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TMS & Body Work = helpful and/or harmful

Discussion in 'Support Subforum' started by lexylucy, Apr 9, 2015.

  1. lexylucy

    lexylucy Well known member

    I decided to give up my physical therapist and revoke my PT morning regimen. I have found this helpful and a part of my recovery that feels in line with what Sarno suggested in his writings. Giving up any treatments aimed to fix the physical "problem."

    I do have a body worker who I love who offers Craniosacral body work and light, gentle, and supportive swedish massage. I am continuing to see her and just want to share my experiences. I am finding that a light holding of the places in question and work with an intuitive body worker who offers a holistic and whole body treatment to be wonderful and effective.

    While lying on the table I will bring up anything that I feel in question of including emotions, life stressors, feelings, any thoughts, or decisions I am open to.

    Though on the table there will be times where I can feel the pain in my left hip start to blare -like a child with a loudspeaker trying to blare out as a distraction from anything I am saying. I am learning that this is what makes her feel safe. And as Louise Hay references. It is like our old reptilian brain saying "beware!! there is a bear!!" I am learning as she suggests to say "thank you" and not give it much attention.

    Anyone else have positive experiences with a body worker or massage therapist??
  2. Walt Oleksy (RIP 2021)

    Walt Oleksy (RIP 2021) Beloved Grand Eagle

    lexylucy, I think it's wonderful that you are getting a regular massage.
    And saying "thank you" to any pain or discomfort.

    For several months, a few years ago, a Mindbody healer gave me a massage and
    it felt great. But he moved out of the country. I miss those sessions.
    He never even touched me, just ran his hands over me and meditated,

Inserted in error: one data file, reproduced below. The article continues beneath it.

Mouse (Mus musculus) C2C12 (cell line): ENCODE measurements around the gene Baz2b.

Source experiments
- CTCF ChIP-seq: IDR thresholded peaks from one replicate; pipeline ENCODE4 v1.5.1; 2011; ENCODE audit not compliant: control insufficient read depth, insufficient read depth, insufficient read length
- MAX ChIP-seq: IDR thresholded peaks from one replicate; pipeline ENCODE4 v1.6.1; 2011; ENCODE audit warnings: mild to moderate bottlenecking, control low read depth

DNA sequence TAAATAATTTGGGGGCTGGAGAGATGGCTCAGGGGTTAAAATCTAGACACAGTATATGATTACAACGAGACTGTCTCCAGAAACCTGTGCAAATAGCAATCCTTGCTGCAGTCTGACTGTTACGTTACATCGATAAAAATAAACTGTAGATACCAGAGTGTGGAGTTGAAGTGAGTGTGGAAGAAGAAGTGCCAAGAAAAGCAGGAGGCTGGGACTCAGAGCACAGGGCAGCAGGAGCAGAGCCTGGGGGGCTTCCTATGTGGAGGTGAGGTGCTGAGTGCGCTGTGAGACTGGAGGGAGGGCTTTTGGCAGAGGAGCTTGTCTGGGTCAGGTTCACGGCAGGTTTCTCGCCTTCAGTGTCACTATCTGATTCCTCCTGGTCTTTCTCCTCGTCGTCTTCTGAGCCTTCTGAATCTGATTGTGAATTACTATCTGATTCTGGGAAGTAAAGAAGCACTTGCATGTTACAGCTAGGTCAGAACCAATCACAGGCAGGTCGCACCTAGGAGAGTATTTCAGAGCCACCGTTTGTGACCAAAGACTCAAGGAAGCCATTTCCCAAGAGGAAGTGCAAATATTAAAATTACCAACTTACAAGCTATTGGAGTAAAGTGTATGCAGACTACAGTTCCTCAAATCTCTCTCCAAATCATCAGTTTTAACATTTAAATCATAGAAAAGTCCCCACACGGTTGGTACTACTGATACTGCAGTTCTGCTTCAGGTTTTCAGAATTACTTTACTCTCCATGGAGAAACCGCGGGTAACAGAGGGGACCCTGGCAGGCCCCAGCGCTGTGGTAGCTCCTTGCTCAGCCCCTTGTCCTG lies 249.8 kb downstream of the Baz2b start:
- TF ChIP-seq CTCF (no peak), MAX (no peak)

sending me relaxing and healing vibes.

    I never got regular massage but a friend's son is a massage therapist and
    if and when I can afford him, I will ask him to work on me.

    When I was a reporter at the Chicago Tribune, one of the editors spent every
    lunch hour getting a massage. He said it helped relieve the emotional stresses of his job.

    We can massage ourselves, too. If I feel a headache coming on, I massage my forehead
    and do deep breathing, and it usually helps. Massaging any part of our body that gives us
    any pain or notice usually helps.
    lexylucy likes this.
  3. armchairlinguist

    armchairlinguist Peer Supporter

    I also got some craniosacral therapy for a while, and I am still occasionally seeing a trigger point therapist. Whatever physiological effects TMS has on me, it results in tight muscles and fascia, so she works on that. I have found both to be helpful but I also don't see my PT or do those exercises anymore. I liked the craniosacral therapy because it helped me relax, and the therapist would point out where I hold tension and we would chat about it, and about how I felt. But it was a bit expensive and inconvenient so I haven't gone to her for a while. I don't have the trigger point therapy too often. About monthly right now down from every two weeks for a while.

    Interesting fact: recently I was at the trigger point therapist and she referred to my "ankle injury" not as a past thing (which would be accurate as I have had two actual ankle injuries) but a current thing. I did not think it was accurate, it annoyed me, although I chose not to dispute the point with her because that's certainly how I originally presented to her. But that was one time recently that I knew that part of me was definitely a believer in TMS. :)

    I am realizing that there is still part of me that thinks I am somewhat exceptional because "oh, well, I did have this injury, so things might be different for me". I think I will want to change that thinking, or I will keep having trouble.

    I think a lot of it is about how you relate to the body work. You relate to your bodyworker as a supportive partner in your healing from TMS. That's lovely!
    lexylucy likes this.
  4. Forest

    Forest Beloved Grand Eagle

    Dr. Frances Sommer Anderson worked as a member of Dr. Sarno's core team centered at Rusk for more than 30 years and had an interest in bodywork. The following is taken from the bio page on her from our wiki:
    Dr. Anderson has authored several publications about TMS and chronic pain, including a case study in the book Relational Perspectives on the Body which she co-edited with Lewis Aron. She also was a contributing editor of the book Bodies in Treatment, The Unspoken Dimension, in which she also wrote the chapter, "At a Loss for Words and Feelings: A Psychoanalyst Reflects on Experiencing BodyWork." In this chapter, Dr. Sommer Anderson describes how she developed a TMS symptom that was related to early childhood emotional trauma.​